“A lot of folks were concerned that the Fed was on the sideline, but that's clearly not the case,” said Tim Burniston, a regulatory strategist at Wolters Kluwer. “Brainard clearly articulated a very understandable conceptual approach to CRA modernization that needs to be thoughtfully considered by the industry, along with the [notice of proposed rulemaking] put forward by the FDIC and OCC.”
The OCC declined to comment for this article, while an FDIC spokesperson said the agency "appreciates the contributions of the Federal Reserve throughout the extensive discussions that were incorporated heavily in the recently released proposal. We look forward to continuing those conversations as the process continues.”
It remains unclear which vision of CRA reform bankers would prefer. Some argue the OCC and FDIC proposal would make it easier for banks to comply with CRA. But it would also involve new costs because of changes to existing lending systems.
“It would be such a fundamental change from the past 25 years,” Roberts said. “They’ll all need to have these new systems and put them in place. It’s a lot of work and a lot of money, and they’ll have to figure out whether it's worth the cost and effort.”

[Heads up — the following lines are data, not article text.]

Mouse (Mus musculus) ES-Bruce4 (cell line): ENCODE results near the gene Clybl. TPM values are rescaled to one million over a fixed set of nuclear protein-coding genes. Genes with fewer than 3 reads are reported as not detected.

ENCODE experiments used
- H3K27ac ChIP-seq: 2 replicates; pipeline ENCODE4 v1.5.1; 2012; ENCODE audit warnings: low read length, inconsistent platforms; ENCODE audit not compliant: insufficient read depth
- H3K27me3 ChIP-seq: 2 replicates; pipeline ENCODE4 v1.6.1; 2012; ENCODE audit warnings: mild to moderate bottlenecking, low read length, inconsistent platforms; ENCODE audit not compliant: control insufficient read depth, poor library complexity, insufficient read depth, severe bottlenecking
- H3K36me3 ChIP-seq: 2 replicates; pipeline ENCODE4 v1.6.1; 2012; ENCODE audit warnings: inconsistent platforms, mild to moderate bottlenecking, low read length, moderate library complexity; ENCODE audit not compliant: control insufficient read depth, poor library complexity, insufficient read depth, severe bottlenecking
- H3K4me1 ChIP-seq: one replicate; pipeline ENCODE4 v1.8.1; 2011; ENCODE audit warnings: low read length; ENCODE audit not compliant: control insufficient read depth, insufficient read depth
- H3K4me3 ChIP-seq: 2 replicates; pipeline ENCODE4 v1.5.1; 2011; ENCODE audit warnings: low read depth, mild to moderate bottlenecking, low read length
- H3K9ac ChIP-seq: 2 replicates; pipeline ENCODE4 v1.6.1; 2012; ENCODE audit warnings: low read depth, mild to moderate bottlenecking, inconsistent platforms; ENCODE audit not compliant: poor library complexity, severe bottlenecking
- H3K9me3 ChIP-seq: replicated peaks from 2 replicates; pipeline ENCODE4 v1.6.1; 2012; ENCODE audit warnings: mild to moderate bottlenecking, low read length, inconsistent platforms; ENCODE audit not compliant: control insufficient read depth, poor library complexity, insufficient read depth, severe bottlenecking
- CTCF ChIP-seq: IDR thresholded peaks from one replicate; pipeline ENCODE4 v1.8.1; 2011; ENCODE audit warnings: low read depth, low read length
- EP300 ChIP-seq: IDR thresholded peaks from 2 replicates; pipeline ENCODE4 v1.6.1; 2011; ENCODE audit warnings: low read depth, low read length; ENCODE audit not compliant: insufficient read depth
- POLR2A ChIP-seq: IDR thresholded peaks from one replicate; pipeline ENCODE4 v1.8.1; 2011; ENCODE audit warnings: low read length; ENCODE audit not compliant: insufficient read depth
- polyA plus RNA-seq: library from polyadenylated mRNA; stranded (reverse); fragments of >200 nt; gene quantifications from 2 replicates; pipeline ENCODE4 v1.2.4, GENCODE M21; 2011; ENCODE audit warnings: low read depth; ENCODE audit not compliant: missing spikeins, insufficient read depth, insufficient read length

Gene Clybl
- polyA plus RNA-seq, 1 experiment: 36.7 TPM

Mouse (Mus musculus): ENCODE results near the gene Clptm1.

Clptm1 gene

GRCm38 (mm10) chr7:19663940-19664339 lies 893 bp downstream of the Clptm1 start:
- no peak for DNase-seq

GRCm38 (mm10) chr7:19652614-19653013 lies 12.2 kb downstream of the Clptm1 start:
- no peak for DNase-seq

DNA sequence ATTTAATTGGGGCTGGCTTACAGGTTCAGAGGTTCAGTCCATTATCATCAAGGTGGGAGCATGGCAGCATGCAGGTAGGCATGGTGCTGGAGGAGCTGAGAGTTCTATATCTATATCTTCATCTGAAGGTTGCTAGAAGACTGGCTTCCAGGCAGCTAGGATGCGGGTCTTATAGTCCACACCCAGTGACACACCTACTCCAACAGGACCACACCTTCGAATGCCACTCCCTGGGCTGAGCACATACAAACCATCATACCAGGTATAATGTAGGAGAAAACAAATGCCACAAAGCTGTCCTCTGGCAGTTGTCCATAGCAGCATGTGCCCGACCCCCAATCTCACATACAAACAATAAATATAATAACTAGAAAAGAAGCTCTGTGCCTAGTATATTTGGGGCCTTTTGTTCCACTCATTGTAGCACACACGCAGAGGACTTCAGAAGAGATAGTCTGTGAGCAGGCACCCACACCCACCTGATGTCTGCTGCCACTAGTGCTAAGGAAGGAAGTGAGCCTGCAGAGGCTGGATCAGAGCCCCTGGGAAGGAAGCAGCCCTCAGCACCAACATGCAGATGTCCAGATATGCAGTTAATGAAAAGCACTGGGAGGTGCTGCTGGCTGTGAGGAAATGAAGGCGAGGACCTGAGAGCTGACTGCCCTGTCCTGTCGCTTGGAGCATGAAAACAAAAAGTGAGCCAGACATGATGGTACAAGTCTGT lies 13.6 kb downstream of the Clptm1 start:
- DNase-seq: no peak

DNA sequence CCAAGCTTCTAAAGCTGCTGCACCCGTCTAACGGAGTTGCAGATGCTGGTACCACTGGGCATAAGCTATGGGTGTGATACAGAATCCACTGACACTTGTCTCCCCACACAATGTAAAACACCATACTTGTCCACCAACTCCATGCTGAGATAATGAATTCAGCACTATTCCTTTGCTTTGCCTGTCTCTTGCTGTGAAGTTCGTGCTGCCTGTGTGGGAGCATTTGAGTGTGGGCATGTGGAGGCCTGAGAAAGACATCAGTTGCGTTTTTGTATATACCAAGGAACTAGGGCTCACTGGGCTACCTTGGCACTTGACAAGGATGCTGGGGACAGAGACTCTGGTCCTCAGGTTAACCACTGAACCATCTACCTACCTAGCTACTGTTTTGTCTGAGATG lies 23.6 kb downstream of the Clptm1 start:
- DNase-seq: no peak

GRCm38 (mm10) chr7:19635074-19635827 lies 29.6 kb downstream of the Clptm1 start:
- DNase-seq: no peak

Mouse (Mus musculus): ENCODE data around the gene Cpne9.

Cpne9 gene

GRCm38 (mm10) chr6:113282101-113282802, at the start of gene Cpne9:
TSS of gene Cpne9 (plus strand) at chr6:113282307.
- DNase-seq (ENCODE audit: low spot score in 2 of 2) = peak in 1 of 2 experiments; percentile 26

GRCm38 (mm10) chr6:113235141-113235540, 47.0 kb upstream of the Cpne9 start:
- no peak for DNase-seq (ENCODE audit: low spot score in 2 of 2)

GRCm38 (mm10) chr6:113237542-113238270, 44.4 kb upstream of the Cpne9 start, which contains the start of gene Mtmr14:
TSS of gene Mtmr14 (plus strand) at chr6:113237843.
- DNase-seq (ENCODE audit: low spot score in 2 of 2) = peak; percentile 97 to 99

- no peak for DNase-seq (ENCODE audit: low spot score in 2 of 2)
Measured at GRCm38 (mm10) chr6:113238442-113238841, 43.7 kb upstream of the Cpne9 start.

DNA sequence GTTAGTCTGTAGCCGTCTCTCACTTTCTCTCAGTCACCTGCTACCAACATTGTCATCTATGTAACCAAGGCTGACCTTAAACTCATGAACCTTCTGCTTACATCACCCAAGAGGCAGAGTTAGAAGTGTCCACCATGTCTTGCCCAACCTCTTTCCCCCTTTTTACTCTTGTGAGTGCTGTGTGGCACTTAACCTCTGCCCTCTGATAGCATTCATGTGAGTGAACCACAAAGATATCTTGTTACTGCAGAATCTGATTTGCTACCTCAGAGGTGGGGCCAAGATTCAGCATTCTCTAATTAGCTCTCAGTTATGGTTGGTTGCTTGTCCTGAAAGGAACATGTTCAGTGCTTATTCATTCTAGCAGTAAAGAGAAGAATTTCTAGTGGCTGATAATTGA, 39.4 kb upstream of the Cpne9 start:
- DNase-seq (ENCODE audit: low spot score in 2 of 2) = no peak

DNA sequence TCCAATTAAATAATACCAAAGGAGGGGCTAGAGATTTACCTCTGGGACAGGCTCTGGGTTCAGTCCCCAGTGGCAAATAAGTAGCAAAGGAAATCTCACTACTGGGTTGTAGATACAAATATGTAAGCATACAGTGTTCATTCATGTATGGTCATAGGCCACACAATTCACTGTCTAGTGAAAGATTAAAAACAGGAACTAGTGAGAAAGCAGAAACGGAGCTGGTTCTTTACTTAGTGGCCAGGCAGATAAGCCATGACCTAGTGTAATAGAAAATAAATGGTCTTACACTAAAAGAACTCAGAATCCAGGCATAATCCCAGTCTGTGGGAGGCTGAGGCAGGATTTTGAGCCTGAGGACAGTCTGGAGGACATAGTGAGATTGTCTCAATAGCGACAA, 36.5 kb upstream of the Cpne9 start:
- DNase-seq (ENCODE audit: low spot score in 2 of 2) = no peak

The Fed’s approach, by contrast, may be more similar to how the current framework works. Yet without a more detailed proposal by the Fed, it may be difficult for bankers to embrace it wholeheartedly while the FDIC-OCC proposal looms large and close.
However, there's also a risk in embracing a framework that Democratic lawmakers and community groups say could gut CRA lending. If regulators manage to publish a final CRA rule this year but its controversy persists, it could be thrown out by a new administration come 2021.
“It's a once-in-a-generation opportunity,” said David Dworkin, CEO of the National Housing Conference. “If modernization is done without broad support across the political spectrum, it’s just another swing of the pendulum that will cost banks hundreds of millions to retool the compliance system, and hundreds of millions more when the pendulum swings back and they have to retool again — all for what could be a much more problematic CRA regime in the first place.”